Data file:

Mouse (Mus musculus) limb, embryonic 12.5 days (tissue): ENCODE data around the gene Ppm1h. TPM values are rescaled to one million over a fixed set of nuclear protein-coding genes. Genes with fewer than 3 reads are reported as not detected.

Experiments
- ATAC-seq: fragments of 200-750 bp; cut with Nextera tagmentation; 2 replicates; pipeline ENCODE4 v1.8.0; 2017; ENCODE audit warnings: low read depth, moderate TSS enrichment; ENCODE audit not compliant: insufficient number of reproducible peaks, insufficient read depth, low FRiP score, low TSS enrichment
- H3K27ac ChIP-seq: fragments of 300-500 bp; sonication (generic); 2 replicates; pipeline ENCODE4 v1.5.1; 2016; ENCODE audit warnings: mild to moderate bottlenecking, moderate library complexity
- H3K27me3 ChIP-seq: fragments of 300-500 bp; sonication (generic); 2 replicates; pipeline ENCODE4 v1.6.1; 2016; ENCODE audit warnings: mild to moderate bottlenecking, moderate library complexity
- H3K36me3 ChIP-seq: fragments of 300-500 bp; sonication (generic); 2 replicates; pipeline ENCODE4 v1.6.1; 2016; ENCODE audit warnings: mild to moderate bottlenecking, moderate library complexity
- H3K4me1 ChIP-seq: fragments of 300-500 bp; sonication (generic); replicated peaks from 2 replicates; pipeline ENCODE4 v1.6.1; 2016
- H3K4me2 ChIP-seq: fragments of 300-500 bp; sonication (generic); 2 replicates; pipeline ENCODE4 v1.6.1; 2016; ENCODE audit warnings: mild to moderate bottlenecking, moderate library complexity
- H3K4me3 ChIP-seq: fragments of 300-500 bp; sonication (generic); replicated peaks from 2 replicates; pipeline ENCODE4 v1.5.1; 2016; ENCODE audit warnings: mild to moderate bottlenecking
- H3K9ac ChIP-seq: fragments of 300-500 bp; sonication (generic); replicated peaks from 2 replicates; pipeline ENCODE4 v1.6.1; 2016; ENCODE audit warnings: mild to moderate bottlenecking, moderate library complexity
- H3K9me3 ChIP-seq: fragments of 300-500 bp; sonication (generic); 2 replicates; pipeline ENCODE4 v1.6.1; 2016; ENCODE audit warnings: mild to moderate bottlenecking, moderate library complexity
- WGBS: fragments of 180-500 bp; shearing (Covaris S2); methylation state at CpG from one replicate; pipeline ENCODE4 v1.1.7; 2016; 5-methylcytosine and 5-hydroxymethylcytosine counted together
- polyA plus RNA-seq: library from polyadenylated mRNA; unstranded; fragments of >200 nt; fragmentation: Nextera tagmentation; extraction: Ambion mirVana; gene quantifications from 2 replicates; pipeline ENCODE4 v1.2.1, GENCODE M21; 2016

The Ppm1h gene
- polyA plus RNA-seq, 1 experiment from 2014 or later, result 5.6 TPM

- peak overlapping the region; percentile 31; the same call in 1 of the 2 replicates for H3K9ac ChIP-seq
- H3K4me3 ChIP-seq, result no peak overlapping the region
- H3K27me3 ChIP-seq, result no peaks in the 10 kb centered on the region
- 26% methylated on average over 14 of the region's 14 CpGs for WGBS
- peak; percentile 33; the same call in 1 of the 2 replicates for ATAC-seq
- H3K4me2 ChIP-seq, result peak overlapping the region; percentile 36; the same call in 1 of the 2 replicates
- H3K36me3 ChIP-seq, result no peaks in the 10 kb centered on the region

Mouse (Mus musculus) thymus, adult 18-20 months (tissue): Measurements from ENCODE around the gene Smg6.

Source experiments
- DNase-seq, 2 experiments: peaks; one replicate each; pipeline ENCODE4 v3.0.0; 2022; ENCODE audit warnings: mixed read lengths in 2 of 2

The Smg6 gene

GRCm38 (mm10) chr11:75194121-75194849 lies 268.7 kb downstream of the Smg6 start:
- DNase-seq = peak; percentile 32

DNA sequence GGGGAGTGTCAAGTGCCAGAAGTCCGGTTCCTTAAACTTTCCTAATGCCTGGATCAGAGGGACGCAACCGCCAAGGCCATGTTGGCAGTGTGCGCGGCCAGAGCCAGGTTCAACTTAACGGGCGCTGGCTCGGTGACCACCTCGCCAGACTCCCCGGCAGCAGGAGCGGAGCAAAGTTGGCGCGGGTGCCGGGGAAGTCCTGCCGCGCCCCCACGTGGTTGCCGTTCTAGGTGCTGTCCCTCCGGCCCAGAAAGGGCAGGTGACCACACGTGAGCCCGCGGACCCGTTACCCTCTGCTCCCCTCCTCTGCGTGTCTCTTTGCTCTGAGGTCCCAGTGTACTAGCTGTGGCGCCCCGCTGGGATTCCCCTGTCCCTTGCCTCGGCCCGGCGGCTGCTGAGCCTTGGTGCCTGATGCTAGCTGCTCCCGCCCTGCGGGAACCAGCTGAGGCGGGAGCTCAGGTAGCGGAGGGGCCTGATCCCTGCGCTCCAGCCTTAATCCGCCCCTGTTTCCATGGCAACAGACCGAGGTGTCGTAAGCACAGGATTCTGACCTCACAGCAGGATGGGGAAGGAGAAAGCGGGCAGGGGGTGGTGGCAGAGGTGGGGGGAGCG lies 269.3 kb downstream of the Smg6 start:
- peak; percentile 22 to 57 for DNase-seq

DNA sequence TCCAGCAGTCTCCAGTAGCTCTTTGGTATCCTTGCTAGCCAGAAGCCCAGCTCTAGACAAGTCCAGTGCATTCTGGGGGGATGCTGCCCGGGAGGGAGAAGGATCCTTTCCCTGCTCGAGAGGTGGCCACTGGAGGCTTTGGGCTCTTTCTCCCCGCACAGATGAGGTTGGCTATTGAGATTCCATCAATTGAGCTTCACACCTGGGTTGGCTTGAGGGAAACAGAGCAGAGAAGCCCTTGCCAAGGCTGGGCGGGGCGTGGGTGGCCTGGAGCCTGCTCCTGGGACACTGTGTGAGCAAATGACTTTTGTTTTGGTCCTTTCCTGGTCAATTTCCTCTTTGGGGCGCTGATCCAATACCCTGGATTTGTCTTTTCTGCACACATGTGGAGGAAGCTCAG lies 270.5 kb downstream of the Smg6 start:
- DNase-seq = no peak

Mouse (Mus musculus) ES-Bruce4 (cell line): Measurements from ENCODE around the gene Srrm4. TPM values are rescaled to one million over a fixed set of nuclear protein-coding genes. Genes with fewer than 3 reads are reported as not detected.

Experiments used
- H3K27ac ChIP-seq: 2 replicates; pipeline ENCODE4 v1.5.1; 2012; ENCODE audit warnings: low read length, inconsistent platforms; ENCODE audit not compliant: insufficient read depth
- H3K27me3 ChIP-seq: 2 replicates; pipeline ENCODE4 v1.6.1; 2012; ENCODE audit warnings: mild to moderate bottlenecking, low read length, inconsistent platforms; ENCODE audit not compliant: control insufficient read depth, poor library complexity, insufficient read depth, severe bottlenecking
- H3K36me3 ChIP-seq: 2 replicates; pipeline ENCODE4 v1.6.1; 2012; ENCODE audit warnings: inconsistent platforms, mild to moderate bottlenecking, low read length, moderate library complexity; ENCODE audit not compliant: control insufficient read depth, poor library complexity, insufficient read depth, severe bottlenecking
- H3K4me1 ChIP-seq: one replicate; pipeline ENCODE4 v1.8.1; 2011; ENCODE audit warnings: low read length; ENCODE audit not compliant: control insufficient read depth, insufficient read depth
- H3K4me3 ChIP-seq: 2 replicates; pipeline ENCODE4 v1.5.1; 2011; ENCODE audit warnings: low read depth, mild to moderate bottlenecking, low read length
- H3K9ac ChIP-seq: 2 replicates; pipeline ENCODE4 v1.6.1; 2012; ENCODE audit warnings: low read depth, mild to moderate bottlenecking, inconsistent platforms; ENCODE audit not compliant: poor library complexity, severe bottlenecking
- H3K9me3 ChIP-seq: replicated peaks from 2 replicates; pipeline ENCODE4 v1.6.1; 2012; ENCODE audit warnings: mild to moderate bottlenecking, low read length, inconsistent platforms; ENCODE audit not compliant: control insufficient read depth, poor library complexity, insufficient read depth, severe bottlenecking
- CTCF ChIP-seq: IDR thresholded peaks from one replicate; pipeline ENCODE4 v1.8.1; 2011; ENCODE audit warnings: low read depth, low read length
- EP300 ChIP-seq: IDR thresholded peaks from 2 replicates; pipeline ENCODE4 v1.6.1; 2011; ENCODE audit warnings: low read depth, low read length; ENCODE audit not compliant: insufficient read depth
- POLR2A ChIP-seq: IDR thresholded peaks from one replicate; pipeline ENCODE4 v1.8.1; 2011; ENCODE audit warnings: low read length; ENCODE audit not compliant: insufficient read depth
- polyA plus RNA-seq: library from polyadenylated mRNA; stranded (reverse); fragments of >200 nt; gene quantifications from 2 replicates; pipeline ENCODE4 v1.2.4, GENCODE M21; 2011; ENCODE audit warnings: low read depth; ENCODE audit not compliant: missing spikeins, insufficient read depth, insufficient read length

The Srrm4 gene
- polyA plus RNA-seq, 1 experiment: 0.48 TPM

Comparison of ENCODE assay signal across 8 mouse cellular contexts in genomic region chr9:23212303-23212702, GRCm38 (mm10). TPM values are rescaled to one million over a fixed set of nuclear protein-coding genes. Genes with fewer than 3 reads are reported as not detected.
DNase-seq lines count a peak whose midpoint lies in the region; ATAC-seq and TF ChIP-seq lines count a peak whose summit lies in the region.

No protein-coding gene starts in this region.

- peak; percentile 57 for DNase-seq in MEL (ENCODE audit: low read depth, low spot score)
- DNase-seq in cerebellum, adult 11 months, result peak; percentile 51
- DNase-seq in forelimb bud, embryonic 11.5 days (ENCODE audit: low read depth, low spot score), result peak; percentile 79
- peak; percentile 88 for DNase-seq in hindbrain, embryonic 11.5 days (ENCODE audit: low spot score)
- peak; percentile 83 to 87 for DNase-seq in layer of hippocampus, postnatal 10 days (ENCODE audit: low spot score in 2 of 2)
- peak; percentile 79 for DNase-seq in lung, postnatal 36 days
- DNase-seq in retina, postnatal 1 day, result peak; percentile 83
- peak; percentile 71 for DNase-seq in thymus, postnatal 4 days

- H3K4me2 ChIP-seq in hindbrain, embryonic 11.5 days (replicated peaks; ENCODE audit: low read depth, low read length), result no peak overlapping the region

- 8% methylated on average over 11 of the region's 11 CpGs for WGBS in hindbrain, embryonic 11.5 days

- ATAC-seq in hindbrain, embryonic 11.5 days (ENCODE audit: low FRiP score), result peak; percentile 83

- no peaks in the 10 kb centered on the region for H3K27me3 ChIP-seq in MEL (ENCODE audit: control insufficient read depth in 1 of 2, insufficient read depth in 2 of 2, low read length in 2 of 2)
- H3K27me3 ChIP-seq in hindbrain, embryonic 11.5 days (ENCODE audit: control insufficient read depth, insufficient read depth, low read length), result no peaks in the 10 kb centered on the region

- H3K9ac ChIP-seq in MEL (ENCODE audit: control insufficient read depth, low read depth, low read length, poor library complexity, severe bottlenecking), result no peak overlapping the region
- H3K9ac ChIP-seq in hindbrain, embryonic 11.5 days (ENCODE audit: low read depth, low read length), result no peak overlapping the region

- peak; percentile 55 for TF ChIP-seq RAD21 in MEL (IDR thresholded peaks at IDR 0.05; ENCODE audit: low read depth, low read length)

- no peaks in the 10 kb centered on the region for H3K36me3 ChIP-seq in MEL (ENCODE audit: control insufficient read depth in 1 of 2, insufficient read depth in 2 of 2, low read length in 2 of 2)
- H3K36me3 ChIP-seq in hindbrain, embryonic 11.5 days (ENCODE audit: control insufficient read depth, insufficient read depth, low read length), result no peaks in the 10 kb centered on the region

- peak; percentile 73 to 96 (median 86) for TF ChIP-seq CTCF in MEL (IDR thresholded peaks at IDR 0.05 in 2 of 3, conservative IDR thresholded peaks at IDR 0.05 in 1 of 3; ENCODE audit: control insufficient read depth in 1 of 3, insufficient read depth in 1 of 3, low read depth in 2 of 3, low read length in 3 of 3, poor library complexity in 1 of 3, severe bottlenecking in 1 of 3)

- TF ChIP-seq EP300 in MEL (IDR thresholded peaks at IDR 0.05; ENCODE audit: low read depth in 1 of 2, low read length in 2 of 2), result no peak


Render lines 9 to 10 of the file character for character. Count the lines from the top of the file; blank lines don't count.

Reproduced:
- H3K4me3 ChIP-seq: fragments of 300-500 bp; sonication (generic); replicated peaks from 2 replicates; pipeline ENCODE4 v1.5.1; 2016; ENCODE audit warnings: mild to moderate bottlenecking
- H3K9ac ChIP-seq: fragments of 300-500 bp; sonication (generic); replicated peaks from 2 replicates; pipeline ENCODE4 v1.6.1; 2016; ENCODE audit warnings: mild to moderate bottlenecking, moderate library complexity